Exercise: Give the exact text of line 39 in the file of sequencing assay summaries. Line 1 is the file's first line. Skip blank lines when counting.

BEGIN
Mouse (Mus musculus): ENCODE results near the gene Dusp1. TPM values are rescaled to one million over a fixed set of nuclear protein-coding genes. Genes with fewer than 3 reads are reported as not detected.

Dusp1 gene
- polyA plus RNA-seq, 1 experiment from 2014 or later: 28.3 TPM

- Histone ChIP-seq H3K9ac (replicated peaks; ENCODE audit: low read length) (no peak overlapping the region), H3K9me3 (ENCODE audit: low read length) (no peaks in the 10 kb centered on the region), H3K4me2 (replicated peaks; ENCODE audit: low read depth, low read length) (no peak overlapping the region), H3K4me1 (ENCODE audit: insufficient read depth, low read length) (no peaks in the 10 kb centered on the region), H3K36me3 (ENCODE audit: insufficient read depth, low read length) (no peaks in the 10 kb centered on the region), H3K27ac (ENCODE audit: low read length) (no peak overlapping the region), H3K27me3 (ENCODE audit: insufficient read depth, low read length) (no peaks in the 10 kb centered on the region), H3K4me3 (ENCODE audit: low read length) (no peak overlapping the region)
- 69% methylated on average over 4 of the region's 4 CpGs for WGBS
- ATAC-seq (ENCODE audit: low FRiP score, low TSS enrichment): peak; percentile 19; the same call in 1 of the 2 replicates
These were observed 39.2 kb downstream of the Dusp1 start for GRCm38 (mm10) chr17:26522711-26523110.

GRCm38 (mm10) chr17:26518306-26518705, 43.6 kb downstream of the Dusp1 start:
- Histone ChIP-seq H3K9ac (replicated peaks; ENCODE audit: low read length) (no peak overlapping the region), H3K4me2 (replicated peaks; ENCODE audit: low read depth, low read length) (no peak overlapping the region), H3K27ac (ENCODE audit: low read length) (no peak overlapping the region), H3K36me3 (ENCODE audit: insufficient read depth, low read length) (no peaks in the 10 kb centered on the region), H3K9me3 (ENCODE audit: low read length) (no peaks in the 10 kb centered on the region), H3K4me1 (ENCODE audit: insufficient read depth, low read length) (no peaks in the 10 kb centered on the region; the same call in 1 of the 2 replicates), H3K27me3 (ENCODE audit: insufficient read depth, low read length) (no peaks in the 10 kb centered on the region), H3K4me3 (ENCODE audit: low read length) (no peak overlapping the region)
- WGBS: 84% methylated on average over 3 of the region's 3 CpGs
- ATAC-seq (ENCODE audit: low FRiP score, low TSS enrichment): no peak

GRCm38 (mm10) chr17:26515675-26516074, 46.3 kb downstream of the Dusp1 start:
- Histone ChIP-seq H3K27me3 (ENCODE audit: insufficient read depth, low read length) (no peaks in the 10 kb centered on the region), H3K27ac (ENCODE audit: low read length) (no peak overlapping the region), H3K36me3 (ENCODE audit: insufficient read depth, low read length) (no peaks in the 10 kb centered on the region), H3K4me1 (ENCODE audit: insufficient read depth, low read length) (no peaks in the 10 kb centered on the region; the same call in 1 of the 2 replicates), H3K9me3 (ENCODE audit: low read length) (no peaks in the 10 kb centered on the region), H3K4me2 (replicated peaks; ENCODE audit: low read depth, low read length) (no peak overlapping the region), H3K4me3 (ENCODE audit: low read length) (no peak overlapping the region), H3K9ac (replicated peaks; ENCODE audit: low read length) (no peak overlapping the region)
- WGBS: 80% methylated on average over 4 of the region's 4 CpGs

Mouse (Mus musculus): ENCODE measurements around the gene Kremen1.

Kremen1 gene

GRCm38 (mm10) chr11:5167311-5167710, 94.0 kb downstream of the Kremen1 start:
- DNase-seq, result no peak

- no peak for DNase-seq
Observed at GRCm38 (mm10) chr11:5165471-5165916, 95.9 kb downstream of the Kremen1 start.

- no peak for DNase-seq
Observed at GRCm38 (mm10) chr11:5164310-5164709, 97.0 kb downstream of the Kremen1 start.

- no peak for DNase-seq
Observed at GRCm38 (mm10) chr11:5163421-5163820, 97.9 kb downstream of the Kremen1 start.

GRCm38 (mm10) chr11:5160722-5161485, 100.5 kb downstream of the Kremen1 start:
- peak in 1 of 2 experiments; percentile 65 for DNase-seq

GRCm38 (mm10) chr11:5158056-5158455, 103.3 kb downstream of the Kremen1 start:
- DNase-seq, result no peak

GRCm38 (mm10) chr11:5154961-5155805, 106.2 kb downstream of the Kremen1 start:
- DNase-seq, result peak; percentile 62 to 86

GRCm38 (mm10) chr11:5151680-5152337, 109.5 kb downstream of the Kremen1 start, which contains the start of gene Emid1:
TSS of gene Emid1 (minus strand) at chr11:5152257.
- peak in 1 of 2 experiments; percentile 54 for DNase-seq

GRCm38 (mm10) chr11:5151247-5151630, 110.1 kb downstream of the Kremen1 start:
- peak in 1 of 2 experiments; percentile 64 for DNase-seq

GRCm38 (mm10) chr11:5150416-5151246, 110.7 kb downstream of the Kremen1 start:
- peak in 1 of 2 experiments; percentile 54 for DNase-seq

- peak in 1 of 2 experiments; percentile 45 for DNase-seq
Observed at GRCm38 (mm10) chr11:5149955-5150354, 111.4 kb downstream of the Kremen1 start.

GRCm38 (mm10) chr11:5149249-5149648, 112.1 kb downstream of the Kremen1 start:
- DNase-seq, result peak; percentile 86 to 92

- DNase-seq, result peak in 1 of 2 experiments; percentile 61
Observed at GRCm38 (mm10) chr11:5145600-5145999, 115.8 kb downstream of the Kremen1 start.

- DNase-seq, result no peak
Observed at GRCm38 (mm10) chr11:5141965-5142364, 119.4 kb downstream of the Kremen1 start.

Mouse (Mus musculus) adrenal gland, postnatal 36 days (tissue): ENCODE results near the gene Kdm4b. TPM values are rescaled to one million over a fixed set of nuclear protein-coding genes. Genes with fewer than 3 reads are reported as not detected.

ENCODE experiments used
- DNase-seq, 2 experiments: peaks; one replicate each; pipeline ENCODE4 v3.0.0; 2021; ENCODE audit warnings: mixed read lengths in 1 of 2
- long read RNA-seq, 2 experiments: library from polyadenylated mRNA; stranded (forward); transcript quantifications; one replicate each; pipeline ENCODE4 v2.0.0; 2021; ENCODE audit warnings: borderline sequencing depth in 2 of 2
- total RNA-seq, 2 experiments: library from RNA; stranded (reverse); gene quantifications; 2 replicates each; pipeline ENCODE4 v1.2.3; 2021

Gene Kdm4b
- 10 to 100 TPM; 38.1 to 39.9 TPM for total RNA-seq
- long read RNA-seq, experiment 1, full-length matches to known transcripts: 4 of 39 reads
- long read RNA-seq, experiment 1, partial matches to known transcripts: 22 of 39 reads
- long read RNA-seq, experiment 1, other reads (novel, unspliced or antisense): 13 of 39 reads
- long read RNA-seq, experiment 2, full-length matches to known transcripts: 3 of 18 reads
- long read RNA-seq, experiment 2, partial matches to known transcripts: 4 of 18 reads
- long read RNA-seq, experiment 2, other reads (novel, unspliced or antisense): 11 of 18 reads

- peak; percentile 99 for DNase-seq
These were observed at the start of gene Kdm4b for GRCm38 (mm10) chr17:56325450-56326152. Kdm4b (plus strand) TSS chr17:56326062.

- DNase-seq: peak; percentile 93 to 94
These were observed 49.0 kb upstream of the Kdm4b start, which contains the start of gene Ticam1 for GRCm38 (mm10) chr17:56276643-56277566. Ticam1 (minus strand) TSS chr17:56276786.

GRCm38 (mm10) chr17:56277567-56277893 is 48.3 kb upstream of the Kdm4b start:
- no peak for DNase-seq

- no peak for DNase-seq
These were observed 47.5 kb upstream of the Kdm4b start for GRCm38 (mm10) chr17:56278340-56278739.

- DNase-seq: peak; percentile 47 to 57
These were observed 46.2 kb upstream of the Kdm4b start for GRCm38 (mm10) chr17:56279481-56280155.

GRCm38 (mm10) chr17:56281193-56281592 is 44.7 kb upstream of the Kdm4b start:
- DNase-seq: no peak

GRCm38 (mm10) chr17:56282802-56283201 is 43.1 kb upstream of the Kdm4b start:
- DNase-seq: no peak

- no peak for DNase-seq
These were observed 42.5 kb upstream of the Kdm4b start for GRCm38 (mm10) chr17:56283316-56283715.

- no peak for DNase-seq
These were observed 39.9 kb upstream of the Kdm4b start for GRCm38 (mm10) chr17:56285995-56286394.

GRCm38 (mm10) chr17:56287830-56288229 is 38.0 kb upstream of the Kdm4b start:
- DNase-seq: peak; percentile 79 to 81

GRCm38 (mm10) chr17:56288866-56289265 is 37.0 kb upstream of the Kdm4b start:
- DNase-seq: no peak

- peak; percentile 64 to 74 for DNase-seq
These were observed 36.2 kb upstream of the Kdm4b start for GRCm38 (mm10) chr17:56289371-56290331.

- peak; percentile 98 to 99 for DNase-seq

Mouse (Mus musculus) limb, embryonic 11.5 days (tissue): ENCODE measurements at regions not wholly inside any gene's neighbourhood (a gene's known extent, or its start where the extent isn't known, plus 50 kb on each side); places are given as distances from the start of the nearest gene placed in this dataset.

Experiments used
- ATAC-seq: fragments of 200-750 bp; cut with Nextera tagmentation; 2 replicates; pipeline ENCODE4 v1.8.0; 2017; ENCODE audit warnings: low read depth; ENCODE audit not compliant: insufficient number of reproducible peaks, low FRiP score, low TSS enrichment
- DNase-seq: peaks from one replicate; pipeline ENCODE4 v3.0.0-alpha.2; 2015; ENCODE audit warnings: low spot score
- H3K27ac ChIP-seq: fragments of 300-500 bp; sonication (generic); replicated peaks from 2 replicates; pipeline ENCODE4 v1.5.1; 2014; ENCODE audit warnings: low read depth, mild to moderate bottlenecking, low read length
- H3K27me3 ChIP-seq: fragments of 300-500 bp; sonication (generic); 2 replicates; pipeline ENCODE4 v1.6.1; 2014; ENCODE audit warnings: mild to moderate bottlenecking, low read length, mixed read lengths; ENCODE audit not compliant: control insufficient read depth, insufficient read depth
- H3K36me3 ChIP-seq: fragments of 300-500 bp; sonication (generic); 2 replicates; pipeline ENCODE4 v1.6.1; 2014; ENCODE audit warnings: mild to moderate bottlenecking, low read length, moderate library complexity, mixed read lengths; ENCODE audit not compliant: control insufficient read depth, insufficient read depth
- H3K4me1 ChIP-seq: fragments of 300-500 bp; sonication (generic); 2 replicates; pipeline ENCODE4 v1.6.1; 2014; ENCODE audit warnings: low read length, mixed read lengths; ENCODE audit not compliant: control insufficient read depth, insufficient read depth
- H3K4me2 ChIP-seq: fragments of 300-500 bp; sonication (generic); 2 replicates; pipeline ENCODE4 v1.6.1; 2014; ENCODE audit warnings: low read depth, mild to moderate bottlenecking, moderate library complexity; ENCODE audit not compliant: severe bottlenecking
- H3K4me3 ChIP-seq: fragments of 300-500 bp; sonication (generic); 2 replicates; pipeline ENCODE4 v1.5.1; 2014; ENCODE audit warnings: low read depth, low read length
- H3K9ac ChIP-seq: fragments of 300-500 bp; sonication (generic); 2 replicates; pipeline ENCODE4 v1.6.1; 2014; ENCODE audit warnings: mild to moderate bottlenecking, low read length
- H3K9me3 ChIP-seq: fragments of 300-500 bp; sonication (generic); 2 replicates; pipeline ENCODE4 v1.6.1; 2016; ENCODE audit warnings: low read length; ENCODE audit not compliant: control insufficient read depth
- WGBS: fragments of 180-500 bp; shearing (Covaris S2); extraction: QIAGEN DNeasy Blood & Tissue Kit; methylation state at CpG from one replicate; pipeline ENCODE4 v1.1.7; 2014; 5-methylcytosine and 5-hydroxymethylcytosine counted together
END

Observed at GRCm38 (mm10) chr11:5149955-5150354, 111.4 kb downstream of the Kremen1 start.